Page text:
wedding question

9 years 10 months ago #45824 by Bubbles
I am attending a wedding in May and I was thing about bringing my camera to get some pictures mainly of the reception. I am not their "wedding photographer," I just wanted to get some shots. Is there any advice that you all could give to help with this event?

Do paid wedding photographers get upset if novices are there also shooting? Is there some sort of unwritten rule saying I should not be getting these pics?

I am not planning on getting any formal shots just candid reception pictures. Thanks for the the help.


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9 years 10 months ago #45825 by Strelle685
Just about any wedding will have plenty of guests with cameras. Just be respectful of the hired pro photographer and you shouldn't have a problem.


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9 years 10 months ago #45834 by Rob pix4u2
If you are unsure of stepping on toes just ask the Pro - most wedding pro's don't mind if you ask and I certainly didn't mind if someone asked even when I did the formal portraits if the could shoot but usually after I had finished my shots

Remember to engage brain before putting mouth in gear
Rob Huelsman Sr.
My Facebook www.facebook.com/ImaginACTIONPhotography

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9 years 10 months ago #45856 by Nicole99
I can understand going and taking pictures like any other guest, but I wouldn't want to try to take shots that were on the professional level. That's just me, I want nothing to do with weddings.


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9 years 10 months ago #45858 by Bubbles
I'm not going as a pro, I am far from a pro. I just want to get some of my own pictures.


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9 years 10 months ago #45957 by toddphilip
Everyone has a camera and many wedding guests carry dslr cameras now, sometimes with hot shoe flashes and battery grips. Photographers have to live with it (or modify contracts to prohibit it!). I would only suggest you avoid the group during formal portraits between the ceremony and reception out of courtesy to the couple and their investment.

Take great pictures and share them quickly.


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9 years 10 months ago #45963 by Shupp98

Rob pix4u2 wrote: If you are unsure of stepping on toes just ask the Pro - most wedding pro's don't mind if you ask and I certainly didn't mind if someone asked even when I did the formal portraits if the could shoot but usually after I had finished my shots


Was this picture taken at the wedding?


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9 years 10 months ago #45979 by Solstar
Everyone takes pictures at weddings. As others have mentioned just be conscious of the fact the the paid photographer should have priority. I've had some shots messed up because of guests stepping in the get a shot at the wrong time (not too many thankfully).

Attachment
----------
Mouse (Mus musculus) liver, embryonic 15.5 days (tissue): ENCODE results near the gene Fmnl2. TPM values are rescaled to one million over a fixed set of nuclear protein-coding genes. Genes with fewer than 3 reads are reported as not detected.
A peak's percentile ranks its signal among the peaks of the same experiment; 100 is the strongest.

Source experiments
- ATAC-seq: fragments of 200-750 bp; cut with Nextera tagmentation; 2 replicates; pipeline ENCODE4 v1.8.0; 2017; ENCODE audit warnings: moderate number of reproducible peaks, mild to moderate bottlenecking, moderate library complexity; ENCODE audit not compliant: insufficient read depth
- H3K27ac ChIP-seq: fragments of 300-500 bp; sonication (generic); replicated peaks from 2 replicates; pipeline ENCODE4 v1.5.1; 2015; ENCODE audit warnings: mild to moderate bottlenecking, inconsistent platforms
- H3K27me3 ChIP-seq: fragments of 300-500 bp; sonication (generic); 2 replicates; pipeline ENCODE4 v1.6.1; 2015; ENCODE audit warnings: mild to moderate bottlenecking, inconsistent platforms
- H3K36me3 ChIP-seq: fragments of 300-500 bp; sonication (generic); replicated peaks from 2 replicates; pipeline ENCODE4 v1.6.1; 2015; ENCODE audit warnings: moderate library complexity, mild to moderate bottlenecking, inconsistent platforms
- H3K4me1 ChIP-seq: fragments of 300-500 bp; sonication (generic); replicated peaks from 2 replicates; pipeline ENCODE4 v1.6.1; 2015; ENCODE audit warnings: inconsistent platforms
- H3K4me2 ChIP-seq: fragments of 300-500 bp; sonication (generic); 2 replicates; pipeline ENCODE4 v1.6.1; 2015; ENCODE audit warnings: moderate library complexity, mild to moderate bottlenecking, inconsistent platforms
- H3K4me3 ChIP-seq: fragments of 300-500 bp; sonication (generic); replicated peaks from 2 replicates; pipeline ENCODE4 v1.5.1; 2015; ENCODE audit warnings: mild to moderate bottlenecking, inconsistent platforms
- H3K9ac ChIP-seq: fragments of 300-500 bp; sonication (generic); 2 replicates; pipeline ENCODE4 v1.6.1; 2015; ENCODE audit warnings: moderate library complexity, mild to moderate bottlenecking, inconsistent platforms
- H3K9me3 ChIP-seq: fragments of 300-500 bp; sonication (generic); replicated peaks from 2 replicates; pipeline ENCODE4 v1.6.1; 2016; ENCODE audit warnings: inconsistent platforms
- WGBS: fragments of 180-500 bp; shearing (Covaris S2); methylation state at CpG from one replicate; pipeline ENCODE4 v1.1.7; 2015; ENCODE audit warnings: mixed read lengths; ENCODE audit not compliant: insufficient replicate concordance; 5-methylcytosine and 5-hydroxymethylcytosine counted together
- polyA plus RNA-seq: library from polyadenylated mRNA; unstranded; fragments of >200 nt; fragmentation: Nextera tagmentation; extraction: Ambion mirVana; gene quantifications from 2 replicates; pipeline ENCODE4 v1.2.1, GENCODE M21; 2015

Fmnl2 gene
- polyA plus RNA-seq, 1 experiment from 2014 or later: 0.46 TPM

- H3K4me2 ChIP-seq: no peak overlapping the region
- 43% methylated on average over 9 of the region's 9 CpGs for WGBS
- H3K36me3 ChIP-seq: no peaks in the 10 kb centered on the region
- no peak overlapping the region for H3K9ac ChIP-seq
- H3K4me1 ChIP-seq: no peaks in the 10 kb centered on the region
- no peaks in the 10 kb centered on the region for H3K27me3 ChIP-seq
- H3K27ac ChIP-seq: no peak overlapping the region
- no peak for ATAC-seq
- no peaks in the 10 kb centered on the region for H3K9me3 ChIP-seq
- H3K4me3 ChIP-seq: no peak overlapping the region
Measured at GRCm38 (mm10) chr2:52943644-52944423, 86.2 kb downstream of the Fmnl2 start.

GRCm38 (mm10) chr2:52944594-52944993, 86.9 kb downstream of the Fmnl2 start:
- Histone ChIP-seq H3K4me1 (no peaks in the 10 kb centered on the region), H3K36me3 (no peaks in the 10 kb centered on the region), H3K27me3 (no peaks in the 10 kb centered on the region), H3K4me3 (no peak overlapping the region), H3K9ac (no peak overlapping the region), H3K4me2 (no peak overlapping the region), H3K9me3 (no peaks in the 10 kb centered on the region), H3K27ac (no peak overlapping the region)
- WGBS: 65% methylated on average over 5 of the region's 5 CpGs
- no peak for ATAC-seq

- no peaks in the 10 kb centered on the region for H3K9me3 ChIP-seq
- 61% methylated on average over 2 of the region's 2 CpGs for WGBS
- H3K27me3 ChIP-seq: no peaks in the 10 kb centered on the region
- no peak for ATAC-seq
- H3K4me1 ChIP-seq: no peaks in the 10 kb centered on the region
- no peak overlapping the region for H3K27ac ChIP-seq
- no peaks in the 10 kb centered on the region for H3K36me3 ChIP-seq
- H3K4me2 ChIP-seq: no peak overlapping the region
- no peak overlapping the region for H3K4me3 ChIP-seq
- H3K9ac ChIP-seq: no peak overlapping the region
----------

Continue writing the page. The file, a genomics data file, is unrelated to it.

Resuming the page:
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9 years 10 months ago #46013 by jel-huck
I was asked to take photos at my nieces' wedding in Mexico. Upon viewing the photos later I found that several of the shots had the wedding group looking in different directions, obviously due to the fact that there were other family members who had cameras. If you are using a flash this can also be very distracting to the other photographer. On another note, I took photos at another wedding and they had hired a family friend for the prime photographer. I was nervous doing this but they said he wouldn't mind. As it turned out my shots are still being raved about on their facebook.


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9 years 10 months ago #46016 by Baydream

Shupp98 wrote:

Rob pix4u2 wrote: If you are unsure of stepping on toes just ask the Pro - most wedding pro's don't mind if you ask and I certainly didn't mind if someone asked even when I did the formal portraits if the could shoot but usually after I had finished my shots


Was this picture taken at the wedding?

I agree. I have asked the "pro" and been pleasantly surprised at their reaction.
The reception is another story and it's usually a free-for -all with disposable cameras supplied.

Shoot, learn and share. It will make you a better photographer.
fineartamerica.com/profiles/john-g-schickler.html?tab=artwork

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9 years 10 months ago #46020 by photobod
Most pro photographers expect it, I have never minded so long as they dont get in my way, during the formals I always invite the guests to take a shot if they would like too, this generaly stops the problem of your group looking in every direction, its only when I take the bride and groom off to do the specials that I object to anyone tagging on. :thumbsup:

www.dcimages.org.uk
"A good photograph is one that communicate a fact, touches the heart, leaves the viewer a changed person for having seen it. It is, in a word, effective." - Irving Penn

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